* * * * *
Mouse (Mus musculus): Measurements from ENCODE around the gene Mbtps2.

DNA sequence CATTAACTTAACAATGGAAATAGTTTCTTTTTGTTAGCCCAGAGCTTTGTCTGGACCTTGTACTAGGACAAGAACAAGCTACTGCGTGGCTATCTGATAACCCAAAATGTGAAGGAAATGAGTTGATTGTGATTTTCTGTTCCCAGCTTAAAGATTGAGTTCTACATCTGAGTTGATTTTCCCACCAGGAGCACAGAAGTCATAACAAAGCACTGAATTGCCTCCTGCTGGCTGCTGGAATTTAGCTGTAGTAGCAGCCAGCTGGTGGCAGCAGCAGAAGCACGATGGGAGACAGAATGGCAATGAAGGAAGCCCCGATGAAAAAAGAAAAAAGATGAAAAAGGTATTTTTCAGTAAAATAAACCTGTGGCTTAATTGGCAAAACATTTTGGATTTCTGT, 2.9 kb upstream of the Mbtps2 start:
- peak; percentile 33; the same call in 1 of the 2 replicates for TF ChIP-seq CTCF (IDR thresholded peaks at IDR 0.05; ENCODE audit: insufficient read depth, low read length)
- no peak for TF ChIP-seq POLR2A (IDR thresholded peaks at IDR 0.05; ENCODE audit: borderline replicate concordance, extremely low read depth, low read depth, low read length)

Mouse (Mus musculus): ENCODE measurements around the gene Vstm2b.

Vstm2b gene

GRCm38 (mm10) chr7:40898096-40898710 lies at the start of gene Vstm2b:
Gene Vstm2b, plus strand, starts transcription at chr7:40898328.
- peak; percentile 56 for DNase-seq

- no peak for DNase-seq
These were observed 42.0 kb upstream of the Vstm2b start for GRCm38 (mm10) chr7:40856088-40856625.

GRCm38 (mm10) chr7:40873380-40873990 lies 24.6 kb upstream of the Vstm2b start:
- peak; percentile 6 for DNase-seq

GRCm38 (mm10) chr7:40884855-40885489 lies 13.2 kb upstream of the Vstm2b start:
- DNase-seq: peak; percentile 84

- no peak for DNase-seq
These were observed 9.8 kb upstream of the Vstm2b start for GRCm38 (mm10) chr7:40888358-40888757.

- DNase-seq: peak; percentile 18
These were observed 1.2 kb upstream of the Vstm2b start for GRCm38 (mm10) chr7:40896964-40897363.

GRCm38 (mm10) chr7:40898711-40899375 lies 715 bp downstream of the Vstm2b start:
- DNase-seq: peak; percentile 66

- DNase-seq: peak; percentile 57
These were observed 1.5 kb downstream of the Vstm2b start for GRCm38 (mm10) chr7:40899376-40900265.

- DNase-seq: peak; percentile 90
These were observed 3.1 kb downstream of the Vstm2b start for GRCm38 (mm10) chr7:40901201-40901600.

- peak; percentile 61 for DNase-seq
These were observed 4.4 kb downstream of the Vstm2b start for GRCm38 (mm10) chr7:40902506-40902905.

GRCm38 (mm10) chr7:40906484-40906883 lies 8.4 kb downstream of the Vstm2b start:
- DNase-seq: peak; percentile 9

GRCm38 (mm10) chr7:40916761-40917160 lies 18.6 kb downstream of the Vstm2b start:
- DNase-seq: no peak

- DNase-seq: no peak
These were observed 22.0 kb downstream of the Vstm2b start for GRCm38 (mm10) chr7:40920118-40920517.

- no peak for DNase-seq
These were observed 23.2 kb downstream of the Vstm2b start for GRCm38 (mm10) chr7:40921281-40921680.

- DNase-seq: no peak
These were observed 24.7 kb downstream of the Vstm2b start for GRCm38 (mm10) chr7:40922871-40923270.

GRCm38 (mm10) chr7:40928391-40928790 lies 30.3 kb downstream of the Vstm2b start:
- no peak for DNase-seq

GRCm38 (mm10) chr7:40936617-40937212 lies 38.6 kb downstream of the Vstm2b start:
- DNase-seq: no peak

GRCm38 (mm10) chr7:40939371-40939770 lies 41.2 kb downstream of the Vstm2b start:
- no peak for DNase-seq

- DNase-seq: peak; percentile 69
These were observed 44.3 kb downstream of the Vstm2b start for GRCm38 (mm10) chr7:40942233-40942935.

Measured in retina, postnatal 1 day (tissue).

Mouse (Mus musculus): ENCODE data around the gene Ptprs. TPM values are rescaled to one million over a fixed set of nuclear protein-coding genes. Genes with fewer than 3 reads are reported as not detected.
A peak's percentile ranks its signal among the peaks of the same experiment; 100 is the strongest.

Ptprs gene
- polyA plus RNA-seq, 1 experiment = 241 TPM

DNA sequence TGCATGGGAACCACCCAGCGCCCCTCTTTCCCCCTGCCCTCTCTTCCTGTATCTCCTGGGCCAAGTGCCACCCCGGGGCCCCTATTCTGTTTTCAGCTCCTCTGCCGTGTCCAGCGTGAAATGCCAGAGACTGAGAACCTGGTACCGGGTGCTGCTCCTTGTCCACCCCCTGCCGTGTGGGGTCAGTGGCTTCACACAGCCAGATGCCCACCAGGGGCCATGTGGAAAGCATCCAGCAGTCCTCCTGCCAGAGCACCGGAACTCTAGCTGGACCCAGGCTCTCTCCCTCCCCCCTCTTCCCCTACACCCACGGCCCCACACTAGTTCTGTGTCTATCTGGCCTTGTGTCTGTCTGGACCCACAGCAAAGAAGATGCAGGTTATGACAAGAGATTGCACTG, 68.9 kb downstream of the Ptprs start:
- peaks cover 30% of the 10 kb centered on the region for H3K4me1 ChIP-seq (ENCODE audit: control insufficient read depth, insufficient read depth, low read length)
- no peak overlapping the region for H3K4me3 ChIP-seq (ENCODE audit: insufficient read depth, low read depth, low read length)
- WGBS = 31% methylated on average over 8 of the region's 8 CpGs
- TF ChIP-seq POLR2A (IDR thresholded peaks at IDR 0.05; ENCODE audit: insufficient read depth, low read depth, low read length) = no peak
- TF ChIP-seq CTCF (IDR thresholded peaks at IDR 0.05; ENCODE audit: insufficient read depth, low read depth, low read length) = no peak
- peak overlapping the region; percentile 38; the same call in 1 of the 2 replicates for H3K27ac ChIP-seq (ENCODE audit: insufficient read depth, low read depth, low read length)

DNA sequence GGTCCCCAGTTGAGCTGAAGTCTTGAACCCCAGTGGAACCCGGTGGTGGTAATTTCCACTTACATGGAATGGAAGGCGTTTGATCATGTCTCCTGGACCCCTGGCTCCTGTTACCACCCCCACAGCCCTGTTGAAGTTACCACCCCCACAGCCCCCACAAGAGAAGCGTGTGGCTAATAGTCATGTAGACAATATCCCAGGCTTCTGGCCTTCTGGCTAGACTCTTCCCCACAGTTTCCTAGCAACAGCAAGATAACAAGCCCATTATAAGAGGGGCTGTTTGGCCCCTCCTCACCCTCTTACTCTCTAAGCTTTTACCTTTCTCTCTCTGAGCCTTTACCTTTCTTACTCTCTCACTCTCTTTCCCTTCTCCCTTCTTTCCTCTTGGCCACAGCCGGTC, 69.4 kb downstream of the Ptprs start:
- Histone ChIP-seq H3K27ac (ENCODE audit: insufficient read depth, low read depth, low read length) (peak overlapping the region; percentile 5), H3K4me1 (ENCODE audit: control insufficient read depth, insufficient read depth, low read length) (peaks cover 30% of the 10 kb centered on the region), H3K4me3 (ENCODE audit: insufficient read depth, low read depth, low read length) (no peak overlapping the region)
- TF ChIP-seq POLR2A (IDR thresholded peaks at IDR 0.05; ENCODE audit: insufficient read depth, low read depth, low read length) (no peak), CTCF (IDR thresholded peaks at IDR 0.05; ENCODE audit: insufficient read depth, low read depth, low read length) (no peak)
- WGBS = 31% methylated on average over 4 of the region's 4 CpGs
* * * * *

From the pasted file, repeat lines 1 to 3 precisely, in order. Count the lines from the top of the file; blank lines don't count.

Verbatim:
Mouse (Mus musculus): Measurements from ENCODE around the gene Mbtps2.

DNA sequence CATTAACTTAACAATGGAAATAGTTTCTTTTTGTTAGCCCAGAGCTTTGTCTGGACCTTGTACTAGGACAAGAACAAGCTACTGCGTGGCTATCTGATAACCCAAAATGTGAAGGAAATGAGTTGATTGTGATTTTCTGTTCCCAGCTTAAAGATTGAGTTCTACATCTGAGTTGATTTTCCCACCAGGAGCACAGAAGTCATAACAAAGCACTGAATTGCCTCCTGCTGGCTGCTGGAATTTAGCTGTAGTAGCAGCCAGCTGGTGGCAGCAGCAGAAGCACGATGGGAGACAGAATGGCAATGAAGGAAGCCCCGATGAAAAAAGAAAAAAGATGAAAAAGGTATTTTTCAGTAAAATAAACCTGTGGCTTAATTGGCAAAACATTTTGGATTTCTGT, 2.9 kb upstream of the Mbtps2 start:
- peak; percentile 33; the same call in 1 of the 2 replicates for TF ChIP-seq CTCF (IDR thresholded peaks at IDR 0.05; ENCODE audit: insufficient read depth, low read length)